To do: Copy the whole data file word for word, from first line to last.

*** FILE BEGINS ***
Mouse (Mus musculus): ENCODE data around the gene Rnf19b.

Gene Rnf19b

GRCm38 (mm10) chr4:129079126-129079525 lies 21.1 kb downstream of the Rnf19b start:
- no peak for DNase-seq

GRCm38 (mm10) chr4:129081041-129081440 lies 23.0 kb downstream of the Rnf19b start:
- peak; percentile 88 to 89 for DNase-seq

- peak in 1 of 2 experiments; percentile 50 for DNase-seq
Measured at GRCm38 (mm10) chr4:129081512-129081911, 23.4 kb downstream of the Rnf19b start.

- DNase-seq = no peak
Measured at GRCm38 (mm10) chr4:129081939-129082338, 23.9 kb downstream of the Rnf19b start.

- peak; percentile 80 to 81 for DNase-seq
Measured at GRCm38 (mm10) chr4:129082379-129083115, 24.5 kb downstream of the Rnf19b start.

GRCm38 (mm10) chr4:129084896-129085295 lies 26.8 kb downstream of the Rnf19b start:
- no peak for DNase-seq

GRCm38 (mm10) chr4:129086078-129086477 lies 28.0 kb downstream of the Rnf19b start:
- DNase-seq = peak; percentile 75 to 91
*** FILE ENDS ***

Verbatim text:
Mouse (Mus musculus): ENCODE data around the gene Rnf19b.

Gene Rnf19b

GRCm38 (mm10) chr4:129079126-129079525 lies 21.1 kb downstream of the Rnf19b start:
- no peak for DNase-seq

GRCm38 (mm10) chr4:129081041-129081440 lies 23.0 kb downstream of the Rnf19b start:
- peak; percentile 88 to 89 for DNase-seq

- peak in 1 of 2 experiments; percentile 50 for DNase-seq
Measured at GRCm38 (mm10) chr4:129081512-129081911, 23.4 kb downstream of the Rnf19b start.

- DNase-seq = no peak
Measured at GRCm38 (mm10) chr4:129081939-129082338, 23.9 kb downstream of the Rnf19b start.

- peak; percentile 80 to 81 for DNase-seq
Measured at GRCm38 (mm10) chr4:129082379-129083115, 24.5 kb downstream of the Rnf19b start.

GRCm38 (mm10) chr4:129084896-129085295 lies 26.8 kb downstream of the Rnf19b start:
- no peak for DNase-seq

GRCm38 (mm10) chr4:129086078-129086477 lies 28.0 kb downstream of the Rnf19b start:
- DNase-seq = peak; percentile 75 to 91